Research conducted by various institutions, including the Indian Space and Research Organisation (ISRO), has suggested the course of the Saraswati. Satellite images have unearthed the hidden course of what could be the Saraswati river below the sands of Thar Desert in Rajasthan. As per an ISRO report, the mapped course of the river is 4-10 km wide, passing through Haryana, Punjab, Rajasthan and Gujarat, confirming the findings of Oldham.
Geological studies carried out to ascertain the existence of a palaeo-channel — remnant of an inactive river or stream channel that has been either filled or buried by younger sediment — in the north-western alluvial plains by the Department of Geology, Kurukshetra University, highlight the presence of a river system in the area demarcated for excavation.
Prof Dr AR Chaudhri, chairman, KU’s Department of Geology, says studies have indicated that Saraswati boosted the development of Vedic civilisation. “The sedimentological characteristics of the alluvium in Kalayat and palaeo-riverbed near Kurukshetra point to the presence of a trans-Himalayan river system. The channel, which is being excavated in Bilaspur area of Yamunanagar district, is along the palaeo-path of the erstwhile river which has been identified as per the official revenue record of British era,” he says.
Saraswati, it is believed, got lost due to tectonic movement. “Satellite images obtained from ISRO prove palaeo-channels of the lost river still exist below the ground,” says Darshan Lal Jain, president, Saraswati Nadi Shodh Sansthan, who’s been advocating the revival of the Saraswati since 1999.
Those claiming that Saraswati is no more a myth cite research in the fields of archaeology, geology, hydrology, glaciology, remote sensing and ground water technology. Even revenue records with entries that mention the Saraswati are given as evidence.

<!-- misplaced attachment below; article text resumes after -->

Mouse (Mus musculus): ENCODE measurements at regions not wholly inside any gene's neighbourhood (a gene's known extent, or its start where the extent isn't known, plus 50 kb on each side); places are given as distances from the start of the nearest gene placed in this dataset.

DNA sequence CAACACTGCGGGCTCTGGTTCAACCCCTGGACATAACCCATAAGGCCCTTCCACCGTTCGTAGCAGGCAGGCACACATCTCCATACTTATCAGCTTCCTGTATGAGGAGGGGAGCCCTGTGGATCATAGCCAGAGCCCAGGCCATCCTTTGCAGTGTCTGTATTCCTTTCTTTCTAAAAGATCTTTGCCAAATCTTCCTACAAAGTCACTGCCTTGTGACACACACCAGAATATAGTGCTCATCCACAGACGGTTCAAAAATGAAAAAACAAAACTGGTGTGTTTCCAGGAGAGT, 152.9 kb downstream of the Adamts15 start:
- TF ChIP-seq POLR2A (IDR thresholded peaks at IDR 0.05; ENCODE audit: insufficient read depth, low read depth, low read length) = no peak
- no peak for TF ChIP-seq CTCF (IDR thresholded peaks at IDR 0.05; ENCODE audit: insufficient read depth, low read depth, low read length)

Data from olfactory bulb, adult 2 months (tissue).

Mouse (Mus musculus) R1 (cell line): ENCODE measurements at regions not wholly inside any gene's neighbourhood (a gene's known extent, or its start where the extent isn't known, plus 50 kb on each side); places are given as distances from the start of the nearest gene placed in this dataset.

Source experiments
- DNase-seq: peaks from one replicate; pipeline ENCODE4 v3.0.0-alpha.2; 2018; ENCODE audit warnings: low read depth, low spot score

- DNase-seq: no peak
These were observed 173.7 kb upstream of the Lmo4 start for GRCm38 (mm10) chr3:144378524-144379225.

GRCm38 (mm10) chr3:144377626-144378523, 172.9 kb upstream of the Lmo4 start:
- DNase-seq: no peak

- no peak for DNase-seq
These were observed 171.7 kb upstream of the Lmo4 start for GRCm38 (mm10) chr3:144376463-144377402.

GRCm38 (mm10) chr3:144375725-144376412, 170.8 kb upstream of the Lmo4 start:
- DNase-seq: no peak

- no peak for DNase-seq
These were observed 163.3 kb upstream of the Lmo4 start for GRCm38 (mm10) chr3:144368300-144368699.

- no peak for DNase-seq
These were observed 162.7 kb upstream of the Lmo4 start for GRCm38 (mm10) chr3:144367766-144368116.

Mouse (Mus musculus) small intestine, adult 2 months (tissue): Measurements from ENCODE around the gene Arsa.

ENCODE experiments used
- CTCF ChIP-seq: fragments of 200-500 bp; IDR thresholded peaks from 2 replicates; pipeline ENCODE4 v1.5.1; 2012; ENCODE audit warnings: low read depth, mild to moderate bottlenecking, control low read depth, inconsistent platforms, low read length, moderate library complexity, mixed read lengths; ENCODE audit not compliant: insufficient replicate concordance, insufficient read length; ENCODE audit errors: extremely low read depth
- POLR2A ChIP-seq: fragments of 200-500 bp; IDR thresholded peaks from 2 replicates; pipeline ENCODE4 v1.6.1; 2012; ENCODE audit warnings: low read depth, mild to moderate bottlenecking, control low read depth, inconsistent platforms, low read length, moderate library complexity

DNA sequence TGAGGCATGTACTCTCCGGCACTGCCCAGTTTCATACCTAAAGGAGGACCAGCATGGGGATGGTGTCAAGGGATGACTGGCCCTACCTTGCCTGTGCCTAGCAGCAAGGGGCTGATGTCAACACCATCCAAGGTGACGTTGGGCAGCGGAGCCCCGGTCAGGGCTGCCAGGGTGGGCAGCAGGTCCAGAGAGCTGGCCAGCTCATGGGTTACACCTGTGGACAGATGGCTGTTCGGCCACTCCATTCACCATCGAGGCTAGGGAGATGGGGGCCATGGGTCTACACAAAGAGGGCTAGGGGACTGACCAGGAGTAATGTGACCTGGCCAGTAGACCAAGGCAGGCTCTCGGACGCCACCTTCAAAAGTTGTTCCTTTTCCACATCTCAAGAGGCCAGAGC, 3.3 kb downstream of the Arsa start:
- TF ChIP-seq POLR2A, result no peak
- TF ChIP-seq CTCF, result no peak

In revenue records, Saraswati travels from Adi Badri of Yamunanagar district to Pehowa in Kurukshetra district. Along this site are several historical temples. One such place believed to be the dry basin of Saraswati is where Lord Krishna is said to have delivered preachings of the Gita. It is believed that the battle of Mahabharata was also fought on the dry bed of Saraswati river.
There is a folklore associated with this site. Wherever the river flows, there are shamshan ghats (cremation grounds) on the embankment. The locals do not go to Haridwar for immersion of ashes in the Ganga. They treat Saraswati as an equally holy river and immerse the ashes in the open fields, believing that the river flows there. “When we were young, the water (believed to be of Saraswati) flowed in our village. After the cremation, the villagers would immerse the ashes in the water of the river,” claims Ram Narain of Rohlaheri village.
However, there are historians who say the Saraswati might not have been a mighty perennial river. They say remote-sensing and satellite imagery of palaeo (past) channels begin in the north, move towards Rajasthan and then get lost. There is hardly any proof, they claim, of these images being that of the Saraswati. They also point out how remote-sensing does not reveal the antiquity of the images, is not capable of dating and is ineffective on moist soil.
Looking back, ahead
GN Srivastva, Superintending Archaeologist, Chandigarh circle, has collected samples of pebbles and earthen pottery from Mughalwali. “The earthenware is of the Rajputana period from the eighth to the 12th century. The Saraswati river passage found in Yamunanagar and Kurukshetra has links to Prachi-Saraswati of Pehowa (Kurukshetra),” he says. “The Prachi-Saraswati river is mentioned in the stone inscription of the time of King Bhoj of Pratihar dynasty, ruling in the 9th century AD.”
A report of the Central Ground Water Board for Yamunanagar prepared in 2007 says the three blocks of Bilaspur, Mustafabad and Radaur have moved in the category of dark zone due to over-exploitation of underground water and mismanagement of ground water. The report recommends construction of a reservoir in the Kandi belt to enhance ground water and underground water quality and quantity.